For sixteen days on the Alsek River, we visited many glaciers, starting with Lowell Glacier (particularly fun, since I live in Lowell, Michigan). We rafted past them and often hiked on them. I tried to bite into shards of the ancient, clear ice: impossible. I discovered glaciers to be as individual as people, some smooth and approachable, others prickly and difficult. Each is a magnificent natural sculpture, kinetic art that alters the surroundings as it is altered by them. Glaciers may be slow, but they are always engaged with the world, reshaping it. There is continuous splash and ripple as the icebergs—some as large as apartment buildings—on glacial lakes calve, too.

A visit to the world’s largest non-polar icefield at the tip of South America confirmed my notion, hatched in Alaska, that glaciers seem like immense organic beings, not just lumps of ice. They have moods, and good days and bad. As we approached Argentina’s Perito Moreno glacier, severe winds sent up such an intense spray that it generated a wind-bow. Walking on the glacier later required crampons and close attention to the guides, for fear of becoming lost in the spires and valleys.


Walker Glacier

Earth’s climate makes the future questionable for glaciers, we know this. I am saddened, the way a beached whale saddens me. I ponder the varied eloquence of glaciers and their gifts of wonder, and hope humankind can take heed. To be in the presence of a glacier is like being with a treasured teacher. The size and power yet grace and mystery of a glacier reminds me that while my own needs and cares are valid, they are little. To encounter a glacier is to be humbled, in a most wonderful way.

Walker Glacier Crack 

Lake Alsek

Lake Alsek

A chunk of clear Glacial Ice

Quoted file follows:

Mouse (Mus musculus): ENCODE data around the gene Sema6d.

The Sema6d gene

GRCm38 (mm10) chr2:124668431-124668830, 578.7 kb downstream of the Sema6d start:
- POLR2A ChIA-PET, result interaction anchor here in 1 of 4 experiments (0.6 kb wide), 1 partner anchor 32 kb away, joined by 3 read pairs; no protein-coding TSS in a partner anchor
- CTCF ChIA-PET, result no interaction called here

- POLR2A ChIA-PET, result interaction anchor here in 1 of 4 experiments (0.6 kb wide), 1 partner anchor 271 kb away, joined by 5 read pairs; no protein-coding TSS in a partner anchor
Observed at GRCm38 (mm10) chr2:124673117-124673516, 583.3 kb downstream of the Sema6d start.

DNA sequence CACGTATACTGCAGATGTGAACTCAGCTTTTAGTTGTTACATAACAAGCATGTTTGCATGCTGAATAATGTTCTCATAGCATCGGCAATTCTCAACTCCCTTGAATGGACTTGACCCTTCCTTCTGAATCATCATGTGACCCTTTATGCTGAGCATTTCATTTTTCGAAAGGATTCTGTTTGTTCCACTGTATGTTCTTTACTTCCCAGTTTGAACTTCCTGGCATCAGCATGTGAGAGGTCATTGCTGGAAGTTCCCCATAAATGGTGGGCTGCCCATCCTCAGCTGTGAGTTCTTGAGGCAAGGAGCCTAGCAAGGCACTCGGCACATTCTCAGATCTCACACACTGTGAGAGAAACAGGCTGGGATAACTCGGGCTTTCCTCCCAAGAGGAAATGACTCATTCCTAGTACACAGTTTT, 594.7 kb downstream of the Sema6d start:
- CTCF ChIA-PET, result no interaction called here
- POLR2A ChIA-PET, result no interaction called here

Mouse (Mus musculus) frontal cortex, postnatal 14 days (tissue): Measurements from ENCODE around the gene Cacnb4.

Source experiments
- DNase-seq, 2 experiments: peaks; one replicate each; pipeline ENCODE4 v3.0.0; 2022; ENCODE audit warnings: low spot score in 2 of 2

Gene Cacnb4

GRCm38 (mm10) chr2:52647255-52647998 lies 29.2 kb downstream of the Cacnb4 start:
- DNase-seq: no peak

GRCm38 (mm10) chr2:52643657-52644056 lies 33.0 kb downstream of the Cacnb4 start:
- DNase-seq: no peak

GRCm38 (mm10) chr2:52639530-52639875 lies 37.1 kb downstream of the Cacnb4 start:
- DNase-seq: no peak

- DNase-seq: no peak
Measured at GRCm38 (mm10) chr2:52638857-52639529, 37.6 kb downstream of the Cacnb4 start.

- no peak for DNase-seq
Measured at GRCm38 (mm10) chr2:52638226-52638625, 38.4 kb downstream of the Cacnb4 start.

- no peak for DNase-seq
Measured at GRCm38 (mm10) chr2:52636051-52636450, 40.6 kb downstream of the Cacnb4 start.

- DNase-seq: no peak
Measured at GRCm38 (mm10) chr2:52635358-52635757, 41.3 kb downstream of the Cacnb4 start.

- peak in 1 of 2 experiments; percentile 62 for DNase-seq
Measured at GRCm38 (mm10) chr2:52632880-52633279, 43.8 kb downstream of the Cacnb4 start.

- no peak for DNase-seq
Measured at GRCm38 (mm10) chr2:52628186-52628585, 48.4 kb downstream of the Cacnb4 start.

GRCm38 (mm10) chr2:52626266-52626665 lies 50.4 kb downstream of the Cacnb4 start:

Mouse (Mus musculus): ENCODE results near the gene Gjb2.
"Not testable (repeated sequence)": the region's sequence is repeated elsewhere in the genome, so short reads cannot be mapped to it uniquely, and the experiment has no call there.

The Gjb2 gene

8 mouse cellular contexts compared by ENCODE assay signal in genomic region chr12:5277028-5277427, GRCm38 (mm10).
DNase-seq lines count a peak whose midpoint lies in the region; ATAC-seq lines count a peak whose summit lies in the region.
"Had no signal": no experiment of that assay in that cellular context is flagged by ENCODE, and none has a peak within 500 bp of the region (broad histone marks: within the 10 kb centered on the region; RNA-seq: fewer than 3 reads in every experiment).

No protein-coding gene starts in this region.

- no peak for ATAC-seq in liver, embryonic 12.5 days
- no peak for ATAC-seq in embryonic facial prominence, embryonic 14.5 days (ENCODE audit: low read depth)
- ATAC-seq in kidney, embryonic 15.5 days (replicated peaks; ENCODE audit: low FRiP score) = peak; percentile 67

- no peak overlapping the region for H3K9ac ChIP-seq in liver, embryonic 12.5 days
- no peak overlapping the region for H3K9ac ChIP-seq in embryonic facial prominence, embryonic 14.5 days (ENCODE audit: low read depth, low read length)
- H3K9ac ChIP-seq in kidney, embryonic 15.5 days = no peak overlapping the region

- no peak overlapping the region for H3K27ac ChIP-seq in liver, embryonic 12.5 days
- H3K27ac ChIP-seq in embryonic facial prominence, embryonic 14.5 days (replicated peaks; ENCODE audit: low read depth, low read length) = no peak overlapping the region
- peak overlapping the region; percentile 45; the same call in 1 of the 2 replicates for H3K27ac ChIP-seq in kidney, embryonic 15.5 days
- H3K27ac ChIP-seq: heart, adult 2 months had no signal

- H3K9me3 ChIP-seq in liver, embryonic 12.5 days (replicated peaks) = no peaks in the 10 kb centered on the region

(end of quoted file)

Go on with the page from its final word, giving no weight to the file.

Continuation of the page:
Perito Moreno Glacier

To see an impressive sequence of glacial calving, see “Moreno Glacier, Argentina, Feb. 2011 video by Mary Allen” on YouTube

Kate is a fun loving woman who  loves to “dress up” for costume parties.  An avid traveler, she  uncharacteristically finds herself at the moment without reservations to anywhere—at least not yet.

Enjoy her previous DesignDestinations post about her trip to Nicaragua and Patagonia.

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Traveling in Ireland

St. Patrick’s Day is coming……an Irish holiday that has become a Hallmark Moment.  While annoying, I don’t care.  It makes me think of all the lovely times I had in this charming country seeing the sights, hanging out in pubs and enjoying the vibrant green landscape.

Since I am not able to spend any time this year on  March 17 in an Irish setting I decided to remember some of my best experiences recorded on my blog.  So, click away, I’d love for you to  join me on my journey in my mind.

A peak experience was a long weekend in Ashford Castle near Cong.  It’s a wonderful spot, especially if you really want that “castle experience.”  We particularly enjoyed the Falconry School and Walk. Not many places in the world that one can do this.

Dublin is not one of those spots known for lots of culture but we enjoyed much in this working man’s city.  Our hotel there on the last trip, The Fitzwilliam, was particularly nice.  On a previous trip we stayed in the in the old part of town.  It was quite trendy at the time.

Highlights in Dublin include meandering through St. Stephens Square and discovering the memorial to Oscar Wilde.  The latter sent me on a literary journey to learn more about this famous and creative man.  Rather interesting.

Another terrific spot I suggest exploring is the Burren and Cliffs of Mohr vicinity. We stayed at a terrific hotel called Gregans Castle Hotel with kitchen that turned out meals worthy of any high end eatery in Paris.  We thoroughly enjoyed exploring tall castles and the rocky Burren landscape.  I think sometimes people miss this area in their rush to get to the Ring of Kerry.

Ah, makes me want to go back, join the Irish musicians in the pubs, explore the old castles  and take a long stroll through the mist.  I love the feeling of home…..and yes, like many of my fellow Americans, I have a wee bit of  Irish in my bones and proud of it even though there’s a lot of silliness this time of year.